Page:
Why do we serve turkey on Thanksgiving Day?
When we say Thanksgiving, one thing comes into our mind. Turkey. Its aroma filling up the entire kitchen saying it’s time to feast. But did you ever wonder why do we serve turkeys during the holidays, especially on Thanksgiving? How did we end up with this practice?
Traditionally, Thanksgiving Day is the time when we give thanks for having to finish off the work and expressing our gratitude for all the blessings that we received throughout the year.
It all started in 1621 when Pilgrims held a feast in Plymouth Colony to celebrate their first harvest. They invited Wampanoag Indians, and everyone feasted on turkey and pumpkin pie. Though there is no real evidence that turkey was served at the Pilgrim’s first thanksgiving, throughout the years, turkey has became an essential part of the Thanksgiving tradition that more than 90 percent of Americans eat it on Thanksgiving Day.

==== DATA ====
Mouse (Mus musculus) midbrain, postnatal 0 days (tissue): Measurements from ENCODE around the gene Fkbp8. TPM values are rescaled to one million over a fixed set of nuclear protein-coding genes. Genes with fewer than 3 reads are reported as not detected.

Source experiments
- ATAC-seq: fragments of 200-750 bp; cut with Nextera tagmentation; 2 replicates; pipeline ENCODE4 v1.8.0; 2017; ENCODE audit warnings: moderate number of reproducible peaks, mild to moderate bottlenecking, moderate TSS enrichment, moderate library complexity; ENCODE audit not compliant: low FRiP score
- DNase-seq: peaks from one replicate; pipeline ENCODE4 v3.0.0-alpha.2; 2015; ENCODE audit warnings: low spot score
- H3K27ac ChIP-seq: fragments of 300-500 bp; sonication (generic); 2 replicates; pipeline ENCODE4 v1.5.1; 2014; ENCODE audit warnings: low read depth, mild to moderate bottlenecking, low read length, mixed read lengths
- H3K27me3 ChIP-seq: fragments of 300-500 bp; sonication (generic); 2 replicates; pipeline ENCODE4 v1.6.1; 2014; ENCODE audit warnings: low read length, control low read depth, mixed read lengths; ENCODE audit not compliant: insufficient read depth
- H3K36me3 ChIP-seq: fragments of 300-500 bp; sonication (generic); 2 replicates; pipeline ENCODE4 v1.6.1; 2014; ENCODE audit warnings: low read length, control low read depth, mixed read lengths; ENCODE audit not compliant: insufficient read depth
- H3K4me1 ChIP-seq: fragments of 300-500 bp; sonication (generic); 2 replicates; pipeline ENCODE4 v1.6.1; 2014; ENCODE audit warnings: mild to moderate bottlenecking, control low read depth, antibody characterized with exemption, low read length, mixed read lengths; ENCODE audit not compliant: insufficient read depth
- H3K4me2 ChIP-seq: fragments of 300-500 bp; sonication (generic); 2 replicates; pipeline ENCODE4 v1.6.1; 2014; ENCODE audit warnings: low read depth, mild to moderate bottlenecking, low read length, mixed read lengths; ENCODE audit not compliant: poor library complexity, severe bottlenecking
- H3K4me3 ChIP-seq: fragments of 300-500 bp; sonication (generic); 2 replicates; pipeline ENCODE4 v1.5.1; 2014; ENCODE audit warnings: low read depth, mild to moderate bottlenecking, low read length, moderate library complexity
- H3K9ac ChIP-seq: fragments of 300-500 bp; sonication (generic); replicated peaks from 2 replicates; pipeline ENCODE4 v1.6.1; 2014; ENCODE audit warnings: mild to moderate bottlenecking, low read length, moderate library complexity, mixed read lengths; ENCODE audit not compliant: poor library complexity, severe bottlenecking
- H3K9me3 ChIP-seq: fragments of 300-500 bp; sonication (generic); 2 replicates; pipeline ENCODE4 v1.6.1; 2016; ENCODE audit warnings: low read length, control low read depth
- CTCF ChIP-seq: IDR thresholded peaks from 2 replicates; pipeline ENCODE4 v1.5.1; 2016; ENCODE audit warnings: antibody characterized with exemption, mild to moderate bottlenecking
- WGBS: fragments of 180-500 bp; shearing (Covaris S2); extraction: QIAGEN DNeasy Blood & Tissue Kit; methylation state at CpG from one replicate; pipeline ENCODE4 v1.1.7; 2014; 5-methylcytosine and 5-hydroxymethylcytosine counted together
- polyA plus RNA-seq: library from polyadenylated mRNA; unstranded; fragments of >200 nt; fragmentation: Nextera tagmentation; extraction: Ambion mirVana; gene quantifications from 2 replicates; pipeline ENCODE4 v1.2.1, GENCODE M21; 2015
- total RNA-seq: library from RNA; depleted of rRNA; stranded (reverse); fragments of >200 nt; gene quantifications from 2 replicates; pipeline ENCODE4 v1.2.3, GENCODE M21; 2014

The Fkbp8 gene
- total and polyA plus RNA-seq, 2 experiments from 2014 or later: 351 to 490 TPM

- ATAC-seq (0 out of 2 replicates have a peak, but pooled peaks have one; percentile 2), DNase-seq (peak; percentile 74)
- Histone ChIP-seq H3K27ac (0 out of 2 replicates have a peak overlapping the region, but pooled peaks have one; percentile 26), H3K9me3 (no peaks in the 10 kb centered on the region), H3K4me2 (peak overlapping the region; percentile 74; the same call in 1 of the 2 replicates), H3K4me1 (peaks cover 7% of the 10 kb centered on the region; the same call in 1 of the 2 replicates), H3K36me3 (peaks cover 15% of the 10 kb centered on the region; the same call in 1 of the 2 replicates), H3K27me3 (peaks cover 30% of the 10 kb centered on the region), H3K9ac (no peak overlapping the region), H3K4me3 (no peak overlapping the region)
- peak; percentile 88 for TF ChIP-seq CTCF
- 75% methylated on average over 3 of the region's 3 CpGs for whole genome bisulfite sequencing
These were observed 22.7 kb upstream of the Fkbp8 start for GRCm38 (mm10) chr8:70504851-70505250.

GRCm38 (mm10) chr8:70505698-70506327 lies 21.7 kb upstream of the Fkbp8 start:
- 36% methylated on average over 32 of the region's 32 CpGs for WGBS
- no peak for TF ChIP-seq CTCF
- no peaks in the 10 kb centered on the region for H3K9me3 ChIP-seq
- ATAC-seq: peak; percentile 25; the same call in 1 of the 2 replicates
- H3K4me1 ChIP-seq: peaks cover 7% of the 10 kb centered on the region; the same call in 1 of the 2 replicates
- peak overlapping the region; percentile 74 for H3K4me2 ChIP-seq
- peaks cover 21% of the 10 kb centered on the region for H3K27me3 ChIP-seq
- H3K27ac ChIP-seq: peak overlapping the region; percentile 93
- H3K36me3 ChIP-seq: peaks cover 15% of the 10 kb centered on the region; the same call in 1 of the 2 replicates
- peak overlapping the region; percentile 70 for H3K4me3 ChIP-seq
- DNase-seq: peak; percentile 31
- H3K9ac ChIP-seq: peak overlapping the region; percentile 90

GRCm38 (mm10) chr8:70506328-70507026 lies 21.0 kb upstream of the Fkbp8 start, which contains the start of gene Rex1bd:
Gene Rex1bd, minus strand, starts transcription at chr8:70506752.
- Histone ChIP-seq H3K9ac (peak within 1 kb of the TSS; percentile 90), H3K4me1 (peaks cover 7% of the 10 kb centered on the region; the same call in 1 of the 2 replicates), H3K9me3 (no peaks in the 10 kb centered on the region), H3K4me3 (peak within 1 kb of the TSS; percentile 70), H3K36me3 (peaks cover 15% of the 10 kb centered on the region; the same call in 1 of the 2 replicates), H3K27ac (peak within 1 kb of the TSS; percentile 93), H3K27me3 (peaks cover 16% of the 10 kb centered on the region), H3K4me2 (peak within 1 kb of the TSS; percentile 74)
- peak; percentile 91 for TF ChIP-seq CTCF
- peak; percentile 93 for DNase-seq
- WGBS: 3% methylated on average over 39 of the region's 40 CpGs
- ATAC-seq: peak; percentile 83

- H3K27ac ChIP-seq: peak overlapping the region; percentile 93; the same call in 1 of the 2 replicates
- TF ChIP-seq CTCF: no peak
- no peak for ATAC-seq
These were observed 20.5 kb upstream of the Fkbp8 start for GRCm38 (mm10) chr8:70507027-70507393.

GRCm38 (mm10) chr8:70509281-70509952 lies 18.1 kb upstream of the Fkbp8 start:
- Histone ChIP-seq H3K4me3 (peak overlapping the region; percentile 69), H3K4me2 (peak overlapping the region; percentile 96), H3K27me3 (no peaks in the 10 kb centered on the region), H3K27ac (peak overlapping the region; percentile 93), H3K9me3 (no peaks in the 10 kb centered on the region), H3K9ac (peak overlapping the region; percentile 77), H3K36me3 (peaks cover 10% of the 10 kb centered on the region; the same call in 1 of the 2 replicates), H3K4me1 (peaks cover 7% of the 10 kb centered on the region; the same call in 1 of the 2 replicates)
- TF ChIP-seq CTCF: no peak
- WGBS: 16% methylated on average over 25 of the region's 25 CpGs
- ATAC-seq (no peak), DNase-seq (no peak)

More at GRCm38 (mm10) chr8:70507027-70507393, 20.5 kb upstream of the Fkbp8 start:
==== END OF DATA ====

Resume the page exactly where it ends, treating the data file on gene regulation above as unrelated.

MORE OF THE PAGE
When Lincoln proclaimed Thanksgiving a national holiday in 1863, turkey has already been associated with Christmas but was also considered a meal of great importance at Thanksgiving. Some culinary historians believe that Scrooge’s gift of a Christmas turkey to the Cratchit of Charles Dickens’ A Christmas Carol, published in 1843 and widely read in the United States, helped established the turkey’s place at the center of the holiday meal for both modest and affluent households.
The wild turkey is native to northern Mexico and the eastern Unites States. Later it was domesticated in Mexico, and was brought into Europe early in the 16th century. Among the big birds and other poultry animals, turkey was ideal for a fall feast. Turkeys are born during the spring and would be perfect by Thanksgiving because they would spend about seven months eating insects and worms on the farm, growing to about 10 pounds. They are fresh, cheap and big enough to feed the whole family.
Historians may argue whether turkey was indeed served during the first thanksgiving or not but one thing is for sure, we will all be serving turkey every Thanksgiving Day because it is a delicious meal. SMay it be roasted, smoked or deep-fried turkey dish, the moist and tender bird will surely be on our table. Quoting Benjamin Franklin, “The turkey is a much more respectable Bird and withal a true original Native of North America”.